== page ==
Tsitsipas won the lone head-to-head meeting against de Minaur just over a month ago in Japan. A three sets win in the second round 6-3, 5-7, 6-1.



Johanna Konta Speaks About Charity Work Ahead Of Second Half Of Season

Johanna Konta talks about her work with charity as she looks to end the season strong.



Johanna Konta (@the_LTA - Twitter)

Johanna Konta has spoken about her charity work as she prepares for the final grand slam of the season. 


It has been an encouraging 2019 so far for the Brit after reaching the finals in Rabat and Madrid as well as reaching the last four at Roland Garros.

Although that was met with disappointment and criticism at Wimbledon after her quarter-final exit to Barbora Strycova, Konta is looking to continue the momentum in the American summer.

However for now, the world number 15 is taking her mind off tennis to focus on her charity work and in particular tackling homelessness.

Recently Konta visited the prime minister on the subject and spoke to the WTA Website about why she feels passionately about homelessness, “Homelessness has always been a big thing that’s close to my heart, that I want to help,” Konta said.

“I met a young lady called Kenny, who has come through Centre Point and it’s through them that she’s got her shift here with The Clink.”

The Brit is an ambassador for the charity CentrePoint, who support young homeless people in London since 1969 as homelessness has been a big problem in the UK.

The Clink provided catering for the event an 10 Downing Street, which was about bringing young people who are at risk of violence and helping them talk to businesses and role models to see how they can not take to crime.

On her visit, Konta explained why it was a dream come true to go to 10 Downing Street, “I feel like you’re walking through history, especially as you walk up the stairs and you see all the Prime Ministers through time. It’s inspiring and I feel very lucky.”

Next for Konta is the Rogers Cup in Toronto, which starts on the 5th of August as she prepares for the final grand slam of the year at the US Open.

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Wimbledon Day 13 Preview: The Gentlemen’s Final

In a championship match with significant GOAT implications, Roger Federer plays for a record-extending 21st Major, as Djokovic defends his title and vies for his 16th.



Roger Federer (@Wimbledon - Twitter)

By Matthew Marolf


In 25 days, Roger Federer will turn 38 years of age. Remarkably, here he is in his 31st Major final, and his 12th at The All England Club. His most recent Slam final came 18 months ago in Australia, where he defeated Marin Cilic in five sets. Playing the French Open last month for the first time since 2015, and advancing to the semi-finals on his worst surface, provided Roger with considerable confidence. After falling to Rafael Nadal in Paris, he avenged that loss here on Friday in a thrilling semi-final. But in order to win his ninth Wimbledon, he’ll need to do something he’s never done before: defeat both Nadal and Djokovic at the same Grand Slam event.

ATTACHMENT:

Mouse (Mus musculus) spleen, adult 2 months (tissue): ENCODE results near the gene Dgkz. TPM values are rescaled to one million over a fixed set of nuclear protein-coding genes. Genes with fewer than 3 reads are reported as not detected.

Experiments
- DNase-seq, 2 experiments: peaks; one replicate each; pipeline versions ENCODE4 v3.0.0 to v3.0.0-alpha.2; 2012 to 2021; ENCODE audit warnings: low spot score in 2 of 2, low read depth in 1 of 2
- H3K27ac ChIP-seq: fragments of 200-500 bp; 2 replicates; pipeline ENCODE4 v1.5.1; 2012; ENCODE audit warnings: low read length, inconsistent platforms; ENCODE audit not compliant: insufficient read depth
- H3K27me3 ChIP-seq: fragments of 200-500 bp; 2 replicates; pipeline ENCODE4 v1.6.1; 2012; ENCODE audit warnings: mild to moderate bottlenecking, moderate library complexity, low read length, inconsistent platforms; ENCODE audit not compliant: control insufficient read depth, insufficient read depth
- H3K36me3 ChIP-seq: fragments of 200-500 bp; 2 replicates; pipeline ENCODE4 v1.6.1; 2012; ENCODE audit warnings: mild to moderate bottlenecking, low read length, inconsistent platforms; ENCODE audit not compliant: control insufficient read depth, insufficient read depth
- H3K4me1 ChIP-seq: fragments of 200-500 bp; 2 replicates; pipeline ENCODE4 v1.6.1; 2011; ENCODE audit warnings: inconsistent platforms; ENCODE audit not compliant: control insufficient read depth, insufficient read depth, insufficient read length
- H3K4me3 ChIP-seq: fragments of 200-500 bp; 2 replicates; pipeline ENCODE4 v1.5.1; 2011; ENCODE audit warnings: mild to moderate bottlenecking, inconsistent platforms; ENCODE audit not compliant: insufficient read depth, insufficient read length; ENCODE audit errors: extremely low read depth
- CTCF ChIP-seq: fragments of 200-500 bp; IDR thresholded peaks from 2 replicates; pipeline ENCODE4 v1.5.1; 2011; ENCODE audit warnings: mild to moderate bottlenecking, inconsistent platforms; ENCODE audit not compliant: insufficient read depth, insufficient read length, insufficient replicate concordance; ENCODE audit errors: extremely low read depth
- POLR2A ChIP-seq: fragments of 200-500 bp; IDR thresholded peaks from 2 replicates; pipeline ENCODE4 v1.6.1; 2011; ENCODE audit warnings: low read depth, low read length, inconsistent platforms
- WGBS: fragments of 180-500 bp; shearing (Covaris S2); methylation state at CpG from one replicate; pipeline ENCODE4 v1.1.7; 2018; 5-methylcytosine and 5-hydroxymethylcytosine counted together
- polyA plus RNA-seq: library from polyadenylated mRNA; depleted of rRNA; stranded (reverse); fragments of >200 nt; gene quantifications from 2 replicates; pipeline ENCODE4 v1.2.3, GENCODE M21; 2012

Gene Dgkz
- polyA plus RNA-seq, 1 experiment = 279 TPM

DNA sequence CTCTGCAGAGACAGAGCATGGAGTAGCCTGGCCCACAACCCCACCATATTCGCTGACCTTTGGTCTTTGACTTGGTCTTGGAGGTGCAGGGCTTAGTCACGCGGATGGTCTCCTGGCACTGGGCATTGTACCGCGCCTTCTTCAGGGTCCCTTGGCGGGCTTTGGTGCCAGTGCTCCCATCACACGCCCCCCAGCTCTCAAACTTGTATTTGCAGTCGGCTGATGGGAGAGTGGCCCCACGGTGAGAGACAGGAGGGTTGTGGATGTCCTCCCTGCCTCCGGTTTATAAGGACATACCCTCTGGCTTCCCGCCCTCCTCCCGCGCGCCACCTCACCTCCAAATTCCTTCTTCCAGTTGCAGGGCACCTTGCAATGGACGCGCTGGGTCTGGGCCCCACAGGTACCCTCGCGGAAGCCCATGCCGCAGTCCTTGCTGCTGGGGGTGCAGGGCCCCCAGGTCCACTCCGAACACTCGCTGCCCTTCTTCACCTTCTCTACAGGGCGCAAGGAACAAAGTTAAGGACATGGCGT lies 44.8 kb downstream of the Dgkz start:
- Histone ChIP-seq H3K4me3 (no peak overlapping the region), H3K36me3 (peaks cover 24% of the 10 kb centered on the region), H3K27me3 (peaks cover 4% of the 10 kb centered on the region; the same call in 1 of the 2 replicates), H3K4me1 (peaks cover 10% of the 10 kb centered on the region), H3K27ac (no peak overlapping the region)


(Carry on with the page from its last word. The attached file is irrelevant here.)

One year ago, Novak Djokovic arrived at SW19 ranked outside the top 20. After holding all four Majors at once, he hadn’t claimed another in over two years. But a semi-final victory over Nadal would propel Djokovic to win three consecutive Slams. He’s now the definitive world No.1, and looks to pull within four Major titles of Federer, and within two of Nadal.

Novak Djokovic (1) vs. Roger Federer (2)

This is their third time playing in the gentlemen’s singles final. In 2014, Djokovic pulled out the win in five sets, a turning point in Novak’s career having lost his last five Major Finals outside of Australia. A year later, Djokovic prevailed in four. Overall Novak has the slight edge in their head-to-head 25-22, and has taken eight of their last 10 meetings. At Majors, Djokovic leads 9-6, and hasn’t lost to Federer at a Slam in seven years, which was their first Wimbledon matchup in the 2012 semi-finals.

Both men needed three sets and about three hours to win their semi-finals, though Federer’s match against Nadal was the tighter and more draining affair. For Roger, coming back less than 48 hours later to play the other GOAT contender, who is also nearly six years younger than Federer, is a huge ask. But if Roger plays with the same energy he did on Friday, he has a shot. He’ll need to serve even better than in the semi-finals, as he faces the best returner in the game.

The crowd could play a critical role here. They’ll undoubtedly be raucously behind Roger, and we saw on Friday against Roberto Bautista Agut how bothered Novak can get by crowds cheering for his opponent. He receives it as disrespect, though he often seems to thrive on it. But Novak would be wise to not outwardly mock the Centre Court audience today, as it will only increase their enthusiasm for Federer. On paper, Djokovic is a solid favourite. There’s no real weakness in his game, and the best-of-five format plays to his advantage, especially if this goes the distance.